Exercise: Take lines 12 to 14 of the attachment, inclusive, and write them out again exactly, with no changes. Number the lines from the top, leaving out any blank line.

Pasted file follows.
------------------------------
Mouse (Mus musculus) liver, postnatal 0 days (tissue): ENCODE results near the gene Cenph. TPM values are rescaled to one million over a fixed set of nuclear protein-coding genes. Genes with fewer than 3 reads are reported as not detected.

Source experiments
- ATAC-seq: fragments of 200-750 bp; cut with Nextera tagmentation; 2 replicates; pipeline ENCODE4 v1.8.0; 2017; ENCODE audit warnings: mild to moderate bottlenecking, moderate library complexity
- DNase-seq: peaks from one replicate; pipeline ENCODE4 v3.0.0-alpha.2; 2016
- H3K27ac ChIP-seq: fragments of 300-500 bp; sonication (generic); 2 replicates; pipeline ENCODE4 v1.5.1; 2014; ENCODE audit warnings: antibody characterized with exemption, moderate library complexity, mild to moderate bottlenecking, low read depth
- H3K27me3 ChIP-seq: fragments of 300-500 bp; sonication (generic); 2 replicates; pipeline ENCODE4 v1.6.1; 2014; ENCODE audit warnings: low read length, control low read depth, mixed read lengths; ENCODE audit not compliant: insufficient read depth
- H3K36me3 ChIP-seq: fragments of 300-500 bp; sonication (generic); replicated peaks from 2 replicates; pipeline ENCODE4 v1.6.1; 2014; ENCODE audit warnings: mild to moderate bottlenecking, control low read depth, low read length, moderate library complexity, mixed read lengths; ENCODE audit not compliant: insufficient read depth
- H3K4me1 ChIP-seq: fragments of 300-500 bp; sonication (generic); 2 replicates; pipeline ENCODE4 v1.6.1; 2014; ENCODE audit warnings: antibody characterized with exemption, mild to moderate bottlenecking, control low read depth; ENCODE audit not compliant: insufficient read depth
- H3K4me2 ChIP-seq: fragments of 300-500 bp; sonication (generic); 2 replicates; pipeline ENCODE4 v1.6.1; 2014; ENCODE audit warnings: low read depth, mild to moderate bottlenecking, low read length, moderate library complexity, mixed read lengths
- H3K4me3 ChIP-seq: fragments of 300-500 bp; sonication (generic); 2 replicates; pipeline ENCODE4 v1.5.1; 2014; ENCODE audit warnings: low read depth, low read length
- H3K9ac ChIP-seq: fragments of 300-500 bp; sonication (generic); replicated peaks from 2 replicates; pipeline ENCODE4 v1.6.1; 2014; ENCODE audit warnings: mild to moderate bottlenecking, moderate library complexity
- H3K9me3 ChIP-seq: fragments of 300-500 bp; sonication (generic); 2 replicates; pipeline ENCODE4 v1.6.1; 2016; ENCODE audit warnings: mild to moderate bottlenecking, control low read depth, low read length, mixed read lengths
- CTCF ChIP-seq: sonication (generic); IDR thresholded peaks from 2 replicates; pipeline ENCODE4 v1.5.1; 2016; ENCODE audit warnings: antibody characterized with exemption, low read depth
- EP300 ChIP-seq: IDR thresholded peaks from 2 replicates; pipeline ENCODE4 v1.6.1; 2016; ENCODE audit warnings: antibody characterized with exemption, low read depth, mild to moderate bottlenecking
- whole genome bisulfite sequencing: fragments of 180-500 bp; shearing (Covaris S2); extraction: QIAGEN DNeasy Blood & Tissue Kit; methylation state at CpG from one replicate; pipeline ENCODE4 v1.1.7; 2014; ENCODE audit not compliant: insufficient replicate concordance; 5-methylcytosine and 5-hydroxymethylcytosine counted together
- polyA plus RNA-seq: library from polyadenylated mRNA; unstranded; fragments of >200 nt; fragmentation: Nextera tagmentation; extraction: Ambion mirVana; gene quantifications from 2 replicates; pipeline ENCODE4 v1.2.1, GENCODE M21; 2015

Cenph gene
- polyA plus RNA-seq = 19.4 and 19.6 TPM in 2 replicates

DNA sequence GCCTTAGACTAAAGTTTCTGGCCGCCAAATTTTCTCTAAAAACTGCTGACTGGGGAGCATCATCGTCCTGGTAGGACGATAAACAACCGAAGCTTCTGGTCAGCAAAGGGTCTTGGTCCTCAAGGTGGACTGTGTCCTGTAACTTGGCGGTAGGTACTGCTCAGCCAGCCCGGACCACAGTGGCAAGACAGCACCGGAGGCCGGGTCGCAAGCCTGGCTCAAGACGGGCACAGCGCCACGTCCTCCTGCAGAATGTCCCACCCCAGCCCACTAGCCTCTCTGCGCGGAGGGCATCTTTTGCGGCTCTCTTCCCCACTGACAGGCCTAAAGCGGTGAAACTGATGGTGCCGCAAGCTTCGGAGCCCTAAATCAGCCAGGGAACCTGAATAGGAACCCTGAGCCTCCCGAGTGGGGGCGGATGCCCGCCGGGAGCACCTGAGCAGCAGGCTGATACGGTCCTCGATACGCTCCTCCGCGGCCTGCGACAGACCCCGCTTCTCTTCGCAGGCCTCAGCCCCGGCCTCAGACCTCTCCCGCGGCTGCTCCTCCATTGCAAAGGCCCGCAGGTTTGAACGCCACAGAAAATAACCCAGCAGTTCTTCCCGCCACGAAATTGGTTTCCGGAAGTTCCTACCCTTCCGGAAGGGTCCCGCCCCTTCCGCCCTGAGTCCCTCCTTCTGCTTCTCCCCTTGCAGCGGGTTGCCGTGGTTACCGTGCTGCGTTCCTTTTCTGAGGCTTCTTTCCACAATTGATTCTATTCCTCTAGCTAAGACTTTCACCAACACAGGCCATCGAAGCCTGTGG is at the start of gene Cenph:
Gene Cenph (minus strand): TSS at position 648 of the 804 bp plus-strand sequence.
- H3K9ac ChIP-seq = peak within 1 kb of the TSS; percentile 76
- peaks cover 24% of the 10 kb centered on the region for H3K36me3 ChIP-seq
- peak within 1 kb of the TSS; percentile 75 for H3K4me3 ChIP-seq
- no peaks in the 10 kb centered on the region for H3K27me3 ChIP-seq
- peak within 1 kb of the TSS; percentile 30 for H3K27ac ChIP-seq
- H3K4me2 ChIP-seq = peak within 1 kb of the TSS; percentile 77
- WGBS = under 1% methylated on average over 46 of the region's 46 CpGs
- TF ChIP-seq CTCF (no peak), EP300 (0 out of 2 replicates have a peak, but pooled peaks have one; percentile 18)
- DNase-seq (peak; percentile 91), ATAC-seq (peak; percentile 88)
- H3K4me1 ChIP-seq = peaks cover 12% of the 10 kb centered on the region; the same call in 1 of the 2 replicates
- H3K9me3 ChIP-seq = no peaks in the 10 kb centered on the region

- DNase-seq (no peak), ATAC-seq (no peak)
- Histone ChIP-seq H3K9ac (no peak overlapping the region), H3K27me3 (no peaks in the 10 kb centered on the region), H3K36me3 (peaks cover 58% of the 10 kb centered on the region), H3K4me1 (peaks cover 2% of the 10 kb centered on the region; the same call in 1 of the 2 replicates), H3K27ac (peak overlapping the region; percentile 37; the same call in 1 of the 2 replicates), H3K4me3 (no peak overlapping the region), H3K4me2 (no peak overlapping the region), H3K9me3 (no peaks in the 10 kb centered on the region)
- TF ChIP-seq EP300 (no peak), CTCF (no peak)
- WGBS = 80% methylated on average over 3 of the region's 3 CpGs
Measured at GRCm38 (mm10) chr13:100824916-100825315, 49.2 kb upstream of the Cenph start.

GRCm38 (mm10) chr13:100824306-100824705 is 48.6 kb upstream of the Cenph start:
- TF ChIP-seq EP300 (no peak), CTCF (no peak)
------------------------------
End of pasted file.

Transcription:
- H3K9me3 ChIP-seq: fragments of 300-500 bp; sonication (generic); 2 replicates; pipeline ENCODE4 v1.6.1; 2016; ENCODE audit warnings: mild to moderate bottlenecking, control low read depth, low read length, mixed read lengths
- CTCF ChIP-seq: sonication (generic); IDR thresholded peaks from 2 replicates; pipeline ENCODE4 v1.5.1; 2016; ENCODE audit warnings: antibody characterized with exemption, low read depth
- EP300 ChIP-seq: IDR thresholded peaks from 2 replicates; pipeline ENCODE4 v1.6.1; 2016; ENCODE audit warnings: antibody characterized with exemption, low read depth, mild to moderate bottlenecking